Saturday, March 8, 2014
By Tom Bell firstname.lastname@example.org
AUGUSTA — Gov. Paul LePage's nominee to lead the Maine Department of Environmental Protection ran into opposition Tuesday from Democrats on a key legislative panel.
Darryl Brown, tapped to lead the DEP, speaks Tuesday during his confirmation hearing.
Joe Phelan/Kennebec Journal
After five hours of public testimony, the Legislature's Environment and Natural Resources Committee voted 9-4 to endorse Darryl Brown as the department's new commissioner. All the No votes were from Democrats. It was the first time that a committee has not given unanimous approval to a LePage appointee and signals that Brown could face serious opposition Thursday when the Senate votes on his nomination.
The debate over Brown's appointment also serves as a precursor to the looming political fight over LePage's plan to make sweeping changes to Maine's environmental laws.
Much of the questioning Tuesday focused on ethical issues.
Brown is the sole owner of a Main-Land Development Consultants Inc., which helps developers win permits from local boards and the Department of Environmental Protection. Its current clients include Black Bear Entertainment, which is building a casino in Oxford.
Democrats are particularly concerned that Brown would not be able to assure the public that the agency could be impartial when making decisions that would affect his company or his clients.
Sen. Seth Goodall, D-Richmond, said he voted to oppose Brown's appointment because he was unsatisfied with Brown's proposal for distancing himself from the company, saying that Brown's plan would put the department "under a cloud" of suspicion.
Several people, however, testified to Brown's character and urged lawmakers to take him at his word that that he would not benefit financially from his position.
"Darryl Brown does not do favors," said his longtime friend and former Republican legislator, Porter Leighton of Falmouth. "The very best defense is character, and he has it in abundance."
Brown said he plans to sell the company, which is based in Livermore Falls and has 11 employees. If confirmed, he plans to resign as president and establish a board of directors to run the company. The company's staff would be prohibited from lobbying the state for any rule changes, he said.
In addition, the company would only supply him with general information about the company's performance and not discuss specific clients. The board would negotiate the sale.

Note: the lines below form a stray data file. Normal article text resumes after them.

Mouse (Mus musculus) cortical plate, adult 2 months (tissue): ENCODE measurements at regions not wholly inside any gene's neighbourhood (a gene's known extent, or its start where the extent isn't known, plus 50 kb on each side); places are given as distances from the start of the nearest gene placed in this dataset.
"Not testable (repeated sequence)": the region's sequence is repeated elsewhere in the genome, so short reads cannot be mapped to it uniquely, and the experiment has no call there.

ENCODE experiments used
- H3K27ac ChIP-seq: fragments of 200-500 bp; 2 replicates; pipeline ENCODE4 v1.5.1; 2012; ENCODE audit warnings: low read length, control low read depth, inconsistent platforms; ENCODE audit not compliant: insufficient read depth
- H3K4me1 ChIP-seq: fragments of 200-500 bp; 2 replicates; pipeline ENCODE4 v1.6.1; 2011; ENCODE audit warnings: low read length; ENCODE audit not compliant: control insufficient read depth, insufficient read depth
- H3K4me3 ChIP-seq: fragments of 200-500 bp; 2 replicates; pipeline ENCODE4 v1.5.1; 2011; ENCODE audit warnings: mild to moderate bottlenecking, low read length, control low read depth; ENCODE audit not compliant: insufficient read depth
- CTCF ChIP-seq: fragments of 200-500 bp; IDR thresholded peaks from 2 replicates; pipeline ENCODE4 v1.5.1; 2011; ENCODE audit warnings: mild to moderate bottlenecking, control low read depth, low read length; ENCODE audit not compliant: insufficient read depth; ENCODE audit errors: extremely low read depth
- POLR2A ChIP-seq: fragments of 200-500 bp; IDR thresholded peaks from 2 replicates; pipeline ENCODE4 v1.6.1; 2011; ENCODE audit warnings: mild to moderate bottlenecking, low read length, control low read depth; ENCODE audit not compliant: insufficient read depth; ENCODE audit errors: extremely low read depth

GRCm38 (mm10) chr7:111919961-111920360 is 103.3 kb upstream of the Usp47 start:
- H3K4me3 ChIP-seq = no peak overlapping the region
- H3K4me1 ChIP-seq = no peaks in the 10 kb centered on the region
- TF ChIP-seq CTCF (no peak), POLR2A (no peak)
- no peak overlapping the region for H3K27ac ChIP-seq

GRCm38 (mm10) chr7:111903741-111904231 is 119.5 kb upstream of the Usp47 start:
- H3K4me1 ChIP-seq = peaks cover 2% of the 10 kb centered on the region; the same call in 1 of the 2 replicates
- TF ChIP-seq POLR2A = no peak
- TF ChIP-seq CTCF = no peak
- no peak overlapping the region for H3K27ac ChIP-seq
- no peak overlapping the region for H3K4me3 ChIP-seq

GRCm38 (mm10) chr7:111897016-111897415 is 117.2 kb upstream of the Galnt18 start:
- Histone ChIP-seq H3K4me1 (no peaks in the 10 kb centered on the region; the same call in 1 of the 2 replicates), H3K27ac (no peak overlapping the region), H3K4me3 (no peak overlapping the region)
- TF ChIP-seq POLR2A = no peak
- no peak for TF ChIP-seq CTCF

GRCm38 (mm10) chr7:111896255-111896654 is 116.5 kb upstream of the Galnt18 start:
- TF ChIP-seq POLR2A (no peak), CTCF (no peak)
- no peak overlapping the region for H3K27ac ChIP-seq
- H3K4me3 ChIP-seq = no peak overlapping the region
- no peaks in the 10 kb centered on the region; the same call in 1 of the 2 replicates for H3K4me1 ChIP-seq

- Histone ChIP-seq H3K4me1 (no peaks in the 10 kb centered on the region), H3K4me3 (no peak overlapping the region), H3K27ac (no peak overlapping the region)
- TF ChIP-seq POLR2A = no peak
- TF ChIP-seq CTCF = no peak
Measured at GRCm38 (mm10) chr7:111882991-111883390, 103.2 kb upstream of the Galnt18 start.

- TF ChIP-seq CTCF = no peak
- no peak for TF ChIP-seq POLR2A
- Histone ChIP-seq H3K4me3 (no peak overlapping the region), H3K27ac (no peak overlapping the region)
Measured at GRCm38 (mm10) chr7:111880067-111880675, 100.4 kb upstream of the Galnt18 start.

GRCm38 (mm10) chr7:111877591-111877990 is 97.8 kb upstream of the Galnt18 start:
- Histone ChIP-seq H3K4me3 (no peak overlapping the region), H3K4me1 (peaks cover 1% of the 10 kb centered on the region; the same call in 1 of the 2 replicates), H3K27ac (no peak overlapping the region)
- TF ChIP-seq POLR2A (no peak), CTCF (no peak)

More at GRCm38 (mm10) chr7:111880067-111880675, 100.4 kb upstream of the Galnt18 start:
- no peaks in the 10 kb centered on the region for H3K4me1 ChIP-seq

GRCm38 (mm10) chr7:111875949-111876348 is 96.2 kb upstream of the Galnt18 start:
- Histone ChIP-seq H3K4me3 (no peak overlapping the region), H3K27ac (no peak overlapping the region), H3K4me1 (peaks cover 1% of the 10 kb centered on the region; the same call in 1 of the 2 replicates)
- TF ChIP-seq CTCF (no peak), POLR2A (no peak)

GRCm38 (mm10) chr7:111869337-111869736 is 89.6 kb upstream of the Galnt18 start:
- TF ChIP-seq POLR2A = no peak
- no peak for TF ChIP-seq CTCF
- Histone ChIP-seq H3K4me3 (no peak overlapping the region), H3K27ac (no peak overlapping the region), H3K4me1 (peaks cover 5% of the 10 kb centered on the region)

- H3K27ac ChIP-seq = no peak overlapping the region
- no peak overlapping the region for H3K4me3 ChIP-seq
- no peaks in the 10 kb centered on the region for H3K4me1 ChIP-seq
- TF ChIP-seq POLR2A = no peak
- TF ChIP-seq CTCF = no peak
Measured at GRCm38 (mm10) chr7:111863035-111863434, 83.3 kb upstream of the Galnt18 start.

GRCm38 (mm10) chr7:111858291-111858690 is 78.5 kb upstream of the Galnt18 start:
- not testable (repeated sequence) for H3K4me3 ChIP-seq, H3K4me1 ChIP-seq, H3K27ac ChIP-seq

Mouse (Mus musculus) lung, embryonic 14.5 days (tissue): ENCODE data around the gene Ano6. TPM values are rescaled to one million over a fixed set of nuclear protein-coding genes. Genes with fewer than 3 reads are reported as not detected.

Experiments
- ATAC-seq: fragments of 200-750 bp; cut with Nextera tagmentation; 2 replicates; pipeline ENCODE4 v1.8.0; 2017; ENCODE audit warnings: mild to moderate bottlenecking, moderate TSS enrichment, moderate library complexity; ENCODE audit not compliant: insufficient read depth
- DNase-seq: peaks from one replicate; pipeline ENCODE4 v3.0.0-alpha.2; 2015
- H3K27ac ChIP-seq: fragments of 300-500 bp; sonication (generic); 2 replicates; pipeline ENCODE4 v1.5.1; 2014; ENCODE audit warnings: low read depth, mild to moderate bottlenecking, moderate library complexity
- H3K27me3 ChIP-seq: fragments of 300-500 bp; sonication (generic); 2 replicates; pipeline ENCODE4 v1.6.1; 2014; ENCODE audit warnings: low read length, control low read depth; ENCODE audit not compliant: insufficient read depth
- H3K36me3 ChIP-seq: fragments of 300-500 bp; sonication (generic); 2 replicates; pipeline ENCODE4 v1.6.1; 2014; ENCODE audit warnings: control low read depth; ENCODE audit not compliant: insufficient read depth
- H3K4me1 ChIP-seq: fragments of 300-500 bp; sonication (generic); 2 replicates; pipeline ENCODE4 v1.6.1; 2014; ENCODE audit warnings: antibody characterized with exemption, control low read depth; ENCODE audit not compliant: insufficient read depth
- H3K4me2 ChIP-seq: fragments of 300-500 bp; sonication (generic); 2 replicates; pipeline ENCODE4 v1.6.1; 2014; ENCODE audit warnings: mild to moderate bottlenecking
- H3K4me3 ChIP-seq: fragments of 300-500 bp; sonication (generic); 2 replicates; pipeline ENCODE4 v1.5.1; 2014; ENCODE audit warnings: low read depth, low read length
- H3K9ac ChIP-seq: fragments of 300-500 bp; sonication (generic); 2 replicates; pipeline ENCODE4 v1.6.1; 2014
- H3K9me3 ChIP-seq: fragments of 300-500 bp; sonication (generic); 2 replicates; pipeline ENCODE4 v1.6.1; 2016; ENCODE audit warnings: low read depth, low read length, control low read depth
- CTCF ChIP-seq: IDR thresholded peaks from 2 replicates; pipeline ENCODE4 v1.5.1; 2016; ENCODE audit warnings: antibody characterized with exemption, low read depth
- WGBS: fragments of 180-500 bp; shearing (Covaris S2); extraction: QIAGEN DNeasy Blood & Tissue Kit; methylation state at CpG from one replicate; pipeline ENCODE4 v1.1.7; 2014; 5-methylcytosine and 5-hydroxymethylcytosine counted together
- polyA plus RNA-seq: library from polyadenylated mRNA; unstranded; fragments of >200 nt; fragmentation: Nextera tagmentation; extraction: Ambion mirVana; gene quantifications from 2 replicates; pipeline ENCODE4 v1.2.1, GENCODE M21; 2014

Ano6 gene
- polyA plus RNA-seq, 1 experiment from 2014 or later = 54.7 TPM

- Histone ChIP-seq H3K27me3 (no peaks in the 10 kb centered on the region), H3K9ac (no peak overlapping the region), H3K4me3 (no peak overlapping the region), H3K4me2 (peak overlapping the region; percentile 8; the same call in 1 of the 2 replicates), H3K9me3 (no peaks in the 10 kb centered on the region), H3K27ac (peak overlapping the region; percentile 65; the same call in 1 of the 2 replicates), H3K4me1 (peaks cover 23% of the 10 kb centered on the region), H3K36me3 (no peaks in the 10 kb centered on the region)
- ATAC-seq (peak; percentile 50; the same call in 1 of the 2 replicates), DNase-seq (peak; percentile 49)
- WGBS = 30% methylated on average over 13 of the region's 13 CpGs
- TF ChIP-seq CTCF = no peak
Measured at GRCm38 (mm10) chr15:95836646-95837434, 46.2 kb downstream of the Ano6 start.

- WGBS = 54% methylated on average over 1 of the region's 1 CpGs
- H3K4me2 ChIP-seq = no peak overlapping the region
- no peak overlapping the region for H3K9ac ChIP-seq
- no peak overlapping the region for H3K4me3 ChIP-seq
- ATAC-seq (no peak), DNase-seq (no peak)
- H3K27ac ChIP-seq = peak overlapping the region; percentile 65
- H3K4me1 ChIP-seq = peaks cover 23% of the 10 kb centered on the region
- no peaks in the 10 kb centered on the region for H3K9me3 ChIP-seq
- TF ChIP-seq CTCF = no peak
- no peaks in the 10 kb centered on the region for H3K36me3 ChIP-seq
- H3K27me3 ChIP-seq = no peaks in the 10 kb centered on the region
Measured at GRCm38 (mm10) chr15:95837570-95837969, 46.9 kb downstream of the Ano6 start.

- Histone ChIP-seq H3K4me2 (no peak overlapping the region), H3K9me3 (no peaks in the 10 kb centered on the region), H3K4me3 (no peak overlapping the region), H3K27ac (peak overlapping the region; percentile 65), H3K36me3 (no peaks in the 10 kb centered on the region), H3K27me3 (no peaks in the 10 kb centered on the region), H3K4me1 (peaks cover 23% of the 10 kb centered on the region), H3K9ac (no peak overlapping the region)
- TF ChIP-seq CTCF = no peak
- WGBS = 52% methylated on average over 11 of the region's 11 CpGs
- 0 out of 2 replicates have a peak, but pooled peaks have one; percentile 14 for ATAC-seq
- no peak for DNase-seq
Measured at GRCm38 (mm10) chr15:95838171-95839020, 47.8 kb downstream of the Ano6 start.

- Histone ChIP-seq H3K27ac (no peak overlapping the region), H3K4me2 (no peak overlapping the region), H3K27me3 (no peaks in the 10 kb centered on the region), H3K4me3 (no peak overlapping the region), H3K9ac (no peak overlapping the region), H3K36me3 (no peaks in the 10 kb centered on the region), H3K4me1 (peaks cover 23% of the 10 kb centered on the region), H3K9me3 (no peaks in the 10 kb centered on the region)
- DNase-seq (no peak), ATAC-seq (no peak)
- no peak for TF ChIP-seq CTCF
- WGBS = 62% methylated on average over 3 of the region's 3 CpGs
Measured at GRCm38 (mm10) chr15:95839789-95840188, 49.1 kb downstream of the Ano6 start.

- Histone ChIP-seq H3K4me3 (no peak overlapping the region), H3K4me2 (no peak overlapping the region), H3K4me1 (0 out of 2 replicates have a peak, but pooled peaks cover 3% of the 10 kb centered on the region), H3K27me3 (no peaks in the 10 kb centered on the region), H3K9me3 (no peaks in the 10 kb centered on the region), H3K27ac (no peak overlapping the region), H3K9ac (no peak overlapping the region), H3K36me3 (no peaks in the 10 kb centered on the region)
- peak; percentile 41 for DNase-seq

Moreover, Brown said he would recuse himself from the review of any permit applications that his company has before the department. The company typically gets eight permits a year from the department.
Brown's plan, however, doesn't go far enough because there is no formal process that requires him to sell the company, said Greg Cunningham, an attorney for the Conservation Law Foundation.
"The fact is, in the absence of complete divestiture, Mr. Brown will literally profit from his company's work with the very rules, staff and administrative processes overseen by Mr. Brown," he said.
Cunningham and Goodall said Brown should create a "blind trust," in which a trustee would be charged with selling the company.
In a blind trust, a third party has total discretion to make investments on behalf of a beneficiary while the beneficiary is uninformed about the holdings of the trust.
Clint Boothby, an attorney for Brown, said that a blind trust is unacceptable because Brown needs to know the conditions of the sale of his company, which he started in 1974.
Brown told the committee that his retirement income depends on the proceeds of the sale, and it may take some time to sell it because he doesn't want it sold at a "fire sale" price.
Danny Shaw, co-owner of Shaw Brothers Construction in Gorham, said he doubts the premise that Brown's company would benefit if Brown headed the Department of Environmental Protection.
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